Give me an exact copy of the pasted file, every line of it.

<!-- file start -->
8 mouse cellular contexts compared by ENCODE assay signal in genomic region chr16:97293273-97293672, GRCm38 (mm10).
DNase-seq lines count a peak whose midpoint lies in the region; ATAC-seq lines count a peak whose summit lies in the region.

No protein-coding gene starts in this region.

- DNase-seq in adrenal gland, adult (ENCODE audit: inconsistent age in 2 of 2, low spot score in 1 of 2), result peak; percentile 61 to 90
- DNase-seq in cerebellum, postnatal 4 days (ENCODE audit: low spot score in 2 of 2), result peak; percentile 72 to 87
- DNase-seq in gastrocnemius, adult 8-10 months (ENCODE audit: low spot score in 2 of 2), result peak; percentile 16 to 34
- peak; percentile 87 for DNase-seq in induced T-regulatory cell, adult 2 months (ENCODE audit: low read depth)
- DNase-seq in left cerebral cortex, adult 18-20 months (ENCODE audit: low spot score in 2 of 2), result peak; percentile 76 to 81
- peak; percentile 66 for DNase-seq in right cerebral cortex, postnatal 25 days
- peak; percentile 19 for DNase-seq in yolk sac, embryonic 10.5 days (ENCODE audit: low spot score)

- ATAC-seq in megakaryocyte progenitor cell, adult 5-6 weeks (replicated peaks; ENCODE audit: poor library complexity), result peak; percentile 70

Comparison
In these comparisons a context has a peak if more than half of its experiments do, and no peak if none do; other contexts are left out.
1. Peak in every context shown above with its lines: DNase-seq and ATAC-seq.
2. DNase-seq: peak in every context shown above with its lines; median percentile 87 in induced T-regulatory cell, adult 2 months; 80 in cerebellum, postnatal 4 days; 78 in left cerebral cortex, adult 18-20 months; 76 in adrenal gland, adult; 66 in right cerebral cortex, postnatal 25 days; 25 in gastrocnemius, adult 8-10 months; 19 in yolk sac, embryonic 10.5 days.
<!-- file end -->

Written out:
8 mouse cellular contexts compared by ENCODE assay signal in genomic region chr16:97293273-97293672, GRCm38 (mm10).
DNase-seq lines count a peak whose midpoint lies in the region; ATAC-seq lines count a peak whose summit lies in the region.

No protein-coding gene starts in this region.

- DNase-seq in adrenal gland, adult (ENCODE audit: inconsistent age in 2 of 2, low spot score in 1 of 2), result peak; percentile 61 to 90
- DNase-seq in cerebellum, postnatal 4 days (ENCODE audit: low spot score in 2 of 2), result peak; percentile 72 to 87
- DNase-seq in gastrocnemius, adult 8-10 months (ENCODE audit: low spot score in 2 of 2), result peak; percentile 16 to 34
- peak; percentile 87 for DNase-seq in induced T-regulatory cell, adult 2 months (ENCODE audit: low read depth)
- DNase-seq in left cerebral cortex, adult 18-20 months (ENCODE audit: low spot score in 2 of 2), result peak; percentile 76 to 81
- peak; percentile 66 for DNase-seq in right cerebral cortex, postnatal 25 days
- peak; percentile 19 for DNase-seq in yolk sac, embryonic 10.5 days (ENCODE audit: low spot score)

- ATAC-seq in megakaryocyte progenitor cell, adult 5-6 weeks (replicated peaks; ENCODE audit: poor library complexity), result peak; percentile 70

Comparison
In these comparisons a context has a peak if more than half of its experiments do, and no peak if none do; other contexts are left out.
1. Peak in every context shown above with its lines: DNase-seq and ATAC-seq.
2. DNase-seq: peak in every context shown above with its lines; median percentile 87 in induced T-regulatory cell, adult 2 months; 80 in cerebellum, postnatal 4 days; 78 in left cerebral cortex, adult 18-20 months; 76 in adrenal gland, adult; 66 in right cerebral cortex, postnatal 25 days; 25 in gastrocnemius, adult 8-10 months; 19 in yolk sac, embryonic 10.5 days.